Does Jesus care?
By the time most of you read this the US stock market will be in the midst of a terrible free fall. Though the markets don't open for an hour, this article in the NY Times, explains that the tremendous declines in markets globally, both Monday and Tuesday, have created a pent up demand for selling. What will this mean for you and I? I don't know, but the global crisis, this time, is a result of the American economic crisis, and the American crisis has at least two addictions at the root:
1. Oil - Up 74% in the past year, this single commodity drives the US economy, affecting the price of everything we buy, from construction materials, to toys, to the food we buy. And though its not an absolute truism, it's generally true that the farther something comes from home, the more energy it has consumed to get to you. Read the labels on your clothes, manufactured in places with cheap labor. They're not as cheap as they once were because getting them here costs more - same with food - and of course the cost of driving a car - and heating oil. All those dollars spent on the basics of transportation and keeping the house warm are dollars not spent elsewhere. Thus the wealth, globally, continues to flow to those with oil or better fiscal habits than us, many countries of which are now using their wealth to diversify.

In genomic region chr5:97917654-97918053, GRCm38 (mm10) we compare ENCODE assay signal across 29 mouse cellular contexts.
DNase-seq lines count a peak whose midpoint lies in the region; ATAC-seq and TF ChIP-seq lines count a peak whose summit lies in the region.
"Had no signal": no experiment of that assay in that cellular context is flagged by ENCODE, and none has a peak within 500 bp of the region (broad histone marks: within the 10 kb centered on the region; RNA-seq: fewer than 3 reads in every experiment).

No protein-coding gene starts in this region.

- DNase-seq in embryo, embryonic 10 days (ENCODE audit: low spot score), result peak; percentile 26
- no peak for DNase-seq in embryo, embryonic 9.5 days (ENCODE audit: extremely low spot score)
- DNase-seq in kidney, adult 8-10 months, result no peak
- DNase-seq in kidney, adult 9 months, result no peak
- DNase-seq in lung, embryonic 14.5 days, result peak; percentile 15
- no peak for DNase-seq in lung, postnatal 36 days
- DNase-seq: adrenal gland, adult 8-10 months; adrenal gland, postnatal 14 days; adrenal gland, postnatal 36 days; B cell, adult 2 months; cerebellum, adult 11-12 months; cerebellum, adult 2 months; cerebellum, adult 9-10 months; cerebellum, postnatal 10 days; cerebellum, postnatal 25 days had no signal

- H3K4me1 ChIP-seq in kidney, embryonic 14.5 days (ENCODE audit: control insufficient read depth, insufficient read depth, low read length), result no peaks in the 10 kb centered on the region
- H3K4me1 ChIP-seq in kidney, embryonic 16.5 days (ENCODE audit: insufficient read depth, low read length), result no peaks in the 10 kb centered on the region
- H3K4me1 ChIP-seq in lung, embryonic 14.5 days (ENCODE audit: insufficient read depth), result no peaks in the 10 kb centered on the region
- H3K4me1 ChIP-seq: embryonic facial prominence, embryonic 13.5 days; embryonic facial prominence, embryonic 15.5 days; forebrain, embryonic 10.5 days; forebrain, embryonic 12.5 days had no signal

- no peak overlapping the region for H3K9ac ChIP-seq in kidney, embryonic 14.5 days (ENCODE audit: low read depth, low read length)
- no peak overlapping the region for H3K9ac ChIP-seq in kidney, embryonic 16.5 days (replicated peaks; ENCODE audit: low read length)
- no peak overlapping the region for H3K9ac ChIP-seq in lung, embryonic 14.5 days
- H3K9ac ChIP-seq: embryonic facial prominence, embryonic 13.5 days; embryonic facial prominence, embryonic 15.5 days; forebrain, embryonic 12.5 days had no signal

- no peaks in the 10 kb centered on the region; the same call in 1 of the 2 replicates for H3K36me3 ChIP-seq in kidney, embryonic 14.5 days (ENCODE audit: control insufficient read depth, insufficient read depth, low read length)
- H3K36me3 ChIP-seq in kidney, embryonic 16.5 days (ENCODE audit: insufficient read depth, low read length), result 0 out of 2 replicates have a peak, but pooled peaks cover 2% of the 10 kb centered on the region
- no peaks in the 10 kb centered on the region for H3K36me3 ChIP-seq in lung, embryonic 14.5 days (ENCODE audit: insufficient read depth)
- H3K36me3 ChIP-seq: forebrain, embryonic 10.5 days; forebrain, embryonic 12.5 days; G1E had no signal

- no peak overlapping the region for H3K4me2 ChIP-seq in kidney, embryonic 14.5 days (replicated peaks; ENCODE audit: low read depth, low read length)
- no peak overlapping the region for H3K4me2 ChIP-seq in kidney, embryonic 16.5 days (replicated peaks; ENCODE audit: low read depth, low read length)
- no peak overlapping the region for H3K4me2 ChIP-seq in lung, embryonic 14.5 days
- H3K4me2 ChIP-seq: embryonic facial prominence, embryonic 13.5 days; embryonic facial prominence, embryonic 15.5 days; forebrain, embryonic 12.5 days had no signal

2. Credit - Buy a house with no money down, turn around and sell it in a year. Make loads of money! That's so 2002! Our efforts to keep the economic machine well oiled created an unsustainable addiction to credit, which created an unrealistic inflation of house prices. It now appears that its time to pay the piper, and many can't, leading to record foreclosures.
Does Jesus care about any of this? Well that's a question for a book rather a blog, but the answer is yes, only louder; something like this: Y-E-S!! For centuries the developed world has harvested the natural resource wealth and cheap labor wealth of the powerless across the globe. Slavery, colonialism, and more recently the economic globalism that keeps 'our best interests' in mind, have contributed to the oppression, suffering, and deaths of untold numbers. Of course, one can't read the prophets of the Old Testament, the words of the Jesus, or the words of Paul without realizing that this reaping bounty and enjoying luxury at the cost of other's well being is unacceptable to God. And the odds are that all of us who are reading this have blood on our hands.
I wonder if we who are the church should constitute a different economic model, one based on simplicity, interdependency, and deeply intentional care for both the poor and the earth as the foundations for our economic practices. "The Amish" you say? No (though we could learn a great deal more from them than we could criticize); more yeasty, more interwoven with the larger culture. How about co-housing, and health clinics for the army of uninsured and underinsured? How about living closer to work, using public transportation, and buying more locally? How about real commitments to a change in how we do energy here in America? The list could grow...and will...as the crisis grows. And maybe the crisis will be the only way we'll change at all.